As I recover from surgery and gradually regain my freedom, I find myself continually balancing birding with not overdoing it. Not an easy task. Especially during spring migration. Which is how I’ve ended up visiting Mt Tabor Park three times in one week.
Too much? Probably, but it’s also how I saw someone’s lost Gyrfalcon.
Say what?! Yep. More about that story in this news report here. The bird has not been refound and may still be heading north.
I’d been up at Tabor for the warblers, of which there’s been a nice mix.
And even a Nashville Warbler.
Busy looking for insects.
Show them how it’s done Black-throated Gray Warbler.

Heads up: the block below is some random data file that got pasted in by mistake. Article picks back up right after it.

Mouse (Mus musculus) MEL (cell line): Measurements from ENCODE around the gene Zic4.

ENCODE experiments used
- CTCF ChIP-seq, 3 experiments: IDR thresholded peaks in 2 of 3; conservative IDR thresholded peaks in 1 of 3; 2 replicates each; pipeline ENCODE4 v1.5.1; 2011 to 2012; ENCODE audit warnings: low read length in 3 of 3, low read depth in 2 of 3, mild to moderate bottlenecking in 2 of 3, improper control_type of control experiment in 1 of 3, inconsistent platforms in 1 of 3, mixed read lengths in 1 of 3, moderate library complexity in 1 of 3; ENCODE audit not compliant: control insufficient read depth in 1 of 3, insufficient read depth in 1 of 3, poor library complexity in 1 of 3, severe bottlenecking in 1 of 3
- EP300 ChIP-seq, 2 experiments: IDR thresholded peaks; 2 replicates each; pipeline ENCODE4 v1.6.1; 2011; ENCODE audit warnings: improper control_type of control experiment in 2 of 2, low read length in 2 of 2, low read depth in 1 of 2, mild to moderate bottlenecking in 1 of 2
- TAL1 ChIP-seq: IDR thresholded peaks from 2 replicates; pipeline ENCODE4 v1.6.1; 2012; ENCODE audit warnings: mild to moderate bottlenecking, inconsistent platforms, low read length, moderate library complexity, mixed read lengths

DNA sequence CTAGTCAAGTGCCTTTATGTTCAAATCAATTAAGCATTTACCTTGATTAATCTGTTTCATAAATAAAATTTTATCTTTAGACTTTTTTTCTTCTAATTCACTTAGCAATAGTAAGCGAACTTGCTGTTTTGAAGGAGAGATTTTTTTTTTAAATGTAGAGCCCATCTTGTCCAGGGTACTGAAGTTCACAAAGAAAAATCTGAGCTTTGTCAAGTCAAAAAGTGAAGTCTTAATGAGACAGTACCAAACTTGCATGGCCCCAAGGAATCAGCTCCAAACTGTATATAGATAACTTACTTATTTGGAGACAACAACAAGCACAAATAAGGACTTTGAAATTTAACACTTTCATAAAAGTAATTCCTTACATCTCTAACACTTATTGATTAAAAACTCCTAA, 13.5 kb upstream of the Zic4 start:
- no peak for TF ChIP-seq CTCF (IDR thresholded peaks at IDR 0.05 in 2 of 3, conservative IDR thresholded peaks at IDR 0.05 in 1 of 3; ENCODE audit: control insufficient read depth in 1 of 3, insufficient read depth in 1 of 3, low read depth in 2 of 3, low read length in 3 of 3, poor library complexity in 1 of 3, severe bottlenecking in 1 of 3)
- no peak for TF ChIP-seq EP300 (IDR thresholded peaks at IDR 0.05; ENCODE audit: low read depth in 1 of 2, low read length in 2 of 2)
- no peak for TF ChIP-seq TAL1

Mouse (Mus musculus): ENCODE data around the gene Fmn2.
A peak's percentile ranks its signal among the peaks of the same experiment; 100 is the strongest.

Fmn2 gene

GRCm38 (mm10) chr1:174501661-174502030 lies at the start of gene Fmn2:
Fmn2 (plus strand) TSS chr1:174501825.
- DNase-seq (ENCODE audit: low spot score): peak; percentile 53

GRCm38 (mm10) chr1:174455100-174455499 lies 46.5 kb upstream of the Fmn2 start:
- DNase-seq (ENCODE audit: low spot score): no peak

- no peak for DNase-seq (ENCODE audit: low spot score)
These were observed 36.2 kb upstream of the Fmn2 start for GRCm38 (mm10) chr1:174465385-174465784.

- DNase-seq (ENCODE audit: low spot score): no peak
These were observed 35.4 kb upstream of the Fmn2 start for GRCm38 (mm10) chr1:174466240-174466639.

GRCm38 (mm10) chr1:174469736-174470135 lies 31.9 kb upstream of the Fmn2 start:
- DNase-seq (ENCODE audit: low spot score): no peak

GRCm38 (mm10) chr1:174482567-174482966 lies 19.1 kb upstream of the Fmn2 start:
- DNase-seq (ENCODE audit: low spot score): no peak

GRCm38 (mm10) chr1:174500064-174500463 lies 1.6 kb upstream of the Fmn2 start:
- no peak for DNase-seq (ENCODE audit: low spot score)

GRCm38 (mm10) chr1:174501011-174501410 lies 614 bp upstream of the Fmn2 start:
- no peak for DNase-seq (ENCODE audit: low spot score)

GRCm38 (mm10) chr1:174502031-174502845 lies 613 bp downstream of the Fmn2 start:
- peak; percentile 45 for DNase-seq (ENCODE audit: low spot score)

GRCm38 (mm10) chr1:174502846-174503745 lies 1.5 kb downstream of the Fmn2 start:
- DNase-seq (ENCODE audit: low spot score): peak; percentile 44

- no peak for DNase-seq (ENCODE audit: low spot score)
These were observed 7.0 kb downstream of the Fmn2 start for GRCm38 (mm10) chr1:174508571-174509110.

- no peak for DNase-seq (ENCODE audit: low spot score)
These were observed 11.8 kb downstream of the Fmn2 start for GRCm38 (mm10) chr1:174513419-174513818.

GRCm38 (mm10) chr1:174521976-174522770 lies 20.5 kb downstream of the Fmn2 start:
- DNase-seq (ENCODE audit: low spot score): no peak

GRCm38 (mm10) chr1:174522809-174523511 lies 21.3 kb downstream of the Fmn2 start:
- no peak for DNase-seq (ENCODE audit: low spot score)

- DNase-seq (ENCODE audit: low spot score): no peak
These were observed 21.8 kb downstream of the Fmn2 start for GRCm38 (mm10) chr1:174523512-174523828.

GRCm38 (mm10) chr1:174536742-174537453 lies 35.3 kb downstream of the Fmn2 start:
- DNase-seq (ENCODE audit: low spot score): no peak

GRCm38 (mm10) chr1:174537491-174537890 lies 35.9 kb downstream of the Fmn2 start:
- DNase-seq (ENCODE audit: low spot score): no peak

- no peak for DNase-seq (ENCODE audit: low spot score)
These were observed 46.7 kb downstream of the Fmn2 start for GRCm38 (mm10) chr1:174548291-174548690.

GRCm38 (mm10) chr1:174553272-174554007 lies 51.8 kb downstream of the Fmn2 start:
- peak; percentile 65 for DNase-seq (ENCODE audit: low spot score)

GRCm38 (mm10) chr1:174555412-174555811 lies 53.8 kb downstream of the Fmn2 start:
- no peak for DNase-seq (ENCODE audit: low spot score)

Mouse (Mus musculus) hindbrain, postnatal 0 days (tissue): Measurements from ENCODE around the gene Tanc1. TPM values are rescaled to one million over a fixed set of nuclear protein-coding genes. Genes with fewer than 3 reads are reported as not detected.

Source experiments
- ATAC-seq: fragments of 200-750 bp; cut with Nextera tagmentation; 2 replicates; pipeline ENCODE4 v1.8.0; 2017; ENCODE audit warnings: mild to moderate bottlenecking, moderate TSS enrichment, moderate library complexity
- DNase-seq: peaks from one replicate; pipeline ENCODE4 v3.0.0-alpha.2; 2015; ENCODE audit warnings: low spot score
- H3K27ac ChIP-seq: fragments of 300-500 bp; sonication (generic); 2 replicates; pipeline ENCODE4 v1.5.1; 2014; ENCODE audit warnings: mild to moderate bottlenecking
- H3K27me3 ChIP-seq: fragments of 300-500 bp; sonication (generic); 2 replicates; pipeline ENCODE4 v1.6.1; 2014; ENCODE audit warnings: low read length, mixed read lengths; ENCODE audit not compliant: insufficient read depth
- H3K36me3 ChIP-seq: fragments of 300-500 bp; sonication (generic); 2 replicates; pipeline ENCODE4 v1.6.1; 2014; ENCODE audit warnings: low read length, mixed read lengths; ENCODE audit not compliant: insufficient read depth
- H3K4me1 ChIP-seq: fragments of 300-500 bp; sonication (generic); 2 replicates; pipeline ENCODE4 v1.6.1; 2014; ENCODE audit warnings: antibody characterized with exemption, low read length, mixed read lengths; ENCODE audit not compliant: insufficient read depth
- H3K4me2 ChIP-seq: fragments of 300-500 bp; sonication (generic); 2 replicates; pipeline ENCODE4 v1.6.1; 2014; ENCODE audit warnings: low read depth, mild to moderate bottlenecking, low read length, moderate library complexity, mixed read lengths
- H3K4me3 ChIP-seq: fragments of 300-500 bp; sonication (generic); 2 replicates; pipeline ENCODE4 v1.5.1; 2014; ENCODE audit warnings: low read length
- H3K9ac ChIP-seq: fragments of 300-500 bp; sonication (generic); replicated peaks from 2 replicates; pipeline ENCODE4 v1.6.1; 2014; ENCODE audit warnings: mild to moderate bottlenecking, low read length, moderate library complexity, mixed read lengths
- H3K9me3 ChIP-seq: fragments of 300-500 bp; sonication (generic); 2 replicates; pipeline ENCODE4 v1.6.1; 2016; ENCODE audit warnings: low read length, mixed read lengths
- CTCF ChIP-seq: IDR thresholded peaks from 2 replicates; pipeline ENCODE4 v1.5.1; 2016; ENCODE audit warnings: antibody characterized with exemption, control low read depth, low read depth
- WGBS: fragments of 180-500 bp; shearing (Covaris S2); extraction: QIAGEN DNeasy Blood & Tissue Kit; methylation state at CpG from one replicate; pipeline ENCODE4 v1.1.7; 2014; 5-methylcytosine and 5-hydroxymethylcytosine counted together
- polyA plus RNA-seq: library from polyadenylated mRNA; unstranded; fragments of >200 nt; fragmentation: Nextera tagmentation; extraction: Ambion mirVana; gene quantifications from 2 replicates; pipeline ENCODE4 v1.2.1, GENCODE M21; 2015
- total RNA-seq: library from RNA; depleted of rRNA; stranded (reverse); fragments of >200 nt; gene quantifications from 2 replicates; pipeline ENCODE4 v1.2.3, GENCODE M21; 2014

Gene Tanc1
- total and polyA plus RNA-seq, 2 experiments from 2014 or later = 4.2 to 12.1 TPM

Nice. It’s such a thrill to see these bright colorful birds. Not just warblers, there was also my FOY Warbling Vireo.
And heaps of adorable Hermit Thrushes.
And everybody’s favorite to I.D. headless-tailless-silent flycatchers!
Okay, how about now.
Long primary projection (wings) in relation to the (notched) tail, small dark bill, and slight eye-ring = Hammond’s Flycatcher!
Peaked head, oval eye-ring, shorter wings, and yellow lower mandible, and luckily this one called its high-pitched hoo-WEET (ascending dog-whistle), confirming Pacific-slope Flycatcher. Every year it’s only slightly easier.
Besides finding migrants, it’s been amusing to see the resident birds building nests.
Oh hello there, Red-breasted Sapsucker.
And another cool find was a Brown Creeper nest behind the bark of a large, living Douglas-fir tree. It was fun watching it gather tiny fibers and even spiderwebs to build the nest.
I look forward to checking in on these guys in the upcoming weeks. There’s much to look forward to as spring healing continues.
Happy as a hummer catching insects.
Tweets and chirps,